The butterfly as tattoo motif? Read more about this magical creature master of transformation and let it inspire you for your next tattoo.
Metamorphosis and Camouflage
Butterflies undergo a process of metamorphosis. A caterpillar seals itself within a chrysalis and undergoes a transformation into a butterfly.
In the course of evolution this creature has had to develop plenty of changes to survive its environment and predators.
The wings for instance, can look like dead leaves or animal eyes. The colourful patterns serve to camouflage, frighten enemies, or sometimes attract attention. Bright colours can sometimes act as warning about supposed, or real poison lurking within the butterfly. Harmless butterflies might for instance, mimic a hornet and frighten predators. On the other hand, the colours and patterns can also attract possible partners.
From Milk Thief to Butterfly
The scientific name for butterfly is Lepidoptera which comes from the Greek language and means scaled wings. In German the word Schmetterling stems from the word Schmetten, meaning cream or sour cream. These products attract in fact quite some insects. Hence the words milk thief and milk stealer were established around 500 years ago. Scholars trace the English word butterfly back to this origin as well.
Art and Culture
Did you ever suffer from butterflies in your stomach? When swimming, do you ever do the butterfly stroke? Or are you a bit of a fan of the opera Madame Butterfly?
This insect has always been an inspiration for art, fashion, culture, language and sport. From the insatiable caterpillar to the beautiful and delicate butterfly. It metamorphosis, have inspired mankind for hundreds of years. No wonder then that the butterfly also played an important role in the mythology of different cultures.
In many cultures and religions the metamorphosis is a symbol of immortality, resurrection and reincarnation.
Greek and Roman mythology often represents the butterfly as a symbol for the immortal soul. Egyptians used to immortalise it in ancient grave murals. It is very easy to find butterflies on Christian tomb stones as well, as a symbol of resurrection.
In Asia however, they very often associate the butterfly with bad luck and death. At the same time it can also represent a new beginning.
The Butterfly Lovers
Chinese culture regards the butterfly as a symbol of immortality, and conjugal bliss. When seen with a chrysanthemum, it symbolizes beauty in old age. If seen with a plum, it symbolizes long life. Chinese also believe that butterfly is a symbol of grace and people associate it with romanticism. Two butterflies flying together are a symbol of love.
The butterfly is related to one of China’s best known tragic yet beloved folk tales.”The Butterfly Lovers” or “Liang Zhu” legend is the Chinese equivalent of Shakespeare’s Romeo and Juliet. It tells the story of two 4th century Chinese lovers who could not marry due to different family backgrounds. They therefore turned into a butterfly couple after their death.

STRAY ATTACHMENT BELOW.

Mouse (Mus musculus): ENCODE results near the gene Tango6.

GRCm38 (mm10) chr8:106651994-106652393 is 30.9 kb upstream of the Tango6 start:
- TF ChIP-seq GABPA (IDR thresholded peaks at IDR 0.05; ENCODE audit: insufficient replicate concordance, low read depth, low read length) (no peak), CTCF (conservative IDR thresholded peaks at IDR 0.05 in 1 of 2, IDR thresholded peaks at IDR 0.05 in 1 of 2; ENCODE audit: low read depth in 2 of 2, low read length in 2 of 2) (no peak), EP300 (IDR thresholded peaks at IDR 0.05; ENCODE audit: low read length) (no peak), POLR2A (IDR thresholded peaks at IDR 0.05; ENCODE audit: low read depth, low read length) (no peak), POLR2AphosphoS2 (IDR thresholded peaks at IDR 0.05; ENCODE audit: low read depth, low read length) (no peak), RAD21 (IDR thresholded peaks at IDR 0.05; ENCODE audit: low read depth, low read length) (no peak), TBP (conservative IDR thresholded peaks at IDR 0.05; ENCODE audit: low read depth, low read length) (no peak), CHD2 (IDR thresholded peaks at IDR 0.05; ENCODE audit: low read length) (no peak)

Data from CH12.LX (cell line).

One of the most astounding works of art featuring butterflies is Damien Hirst’s piece “I Am Become Death, Shatterer of Worlds“. This piece is from his “Kaleidoscope” series. In the artist’s own words, “references the spiritual symbolism of the butterfly, used by the Greeks to depict Psyche, the soul, and in Christian imagery to signify the resurrection.”
Butterflies and mankind
Butterflies inspired and fascinated mankind throughout history, as countless pieces of art and cultural items as they can testify. The butterfly has also influenced society in one very important way, silk. Most moths spin silk for their cocoons, some of them producing valuable threads.
Originally silk stems from China, where it has been well known for the last 5.000 years. Silk as well as scientific, religious and cultural knowledge came to Europe via the famous silk route. Still today, China is one the foremost producers of silk in the world. Thailand, India, Japan, Italy and others also produce commercial quantities.
Let’s go traditonal
The butterfly as a tattoo motif has always been a part of the traditional tattoo culture. Early tattoo artists created some of the most striking butterfly designs. They would often work symmetrical images such as skulls, owls, and gypsy woman’s faces into the wings. Nowadays, because of the myriad of colours and forms they can take, customers often chose butterflies purely for their aesthetic appeal.
With tattoo legends like Bert Grimm, Christian Warlich or Percy Waters, butterflies have always been among their flashes. Because only a few basic colors, obtained from natural sources, were available for the tattoos. The typical traditional look of black, red, yellow and blue is created. Colors like olive, green, turquoise were created by mixing the primary colors.
If the diverse nature or the historical background is not enough to inspire you, then let us do it for you. Be it through the pattern of the wings or as a hybrid combined with another motif, we will make sure to create an outstanding custom tattoo for you. A woman’s head with butterfly wings for example would be a perfect match for a chestpiece. In any case a butterfly is not a boring motif.
If we have whetted your curiosity and creativity, use our contact form to book your next appointment 😉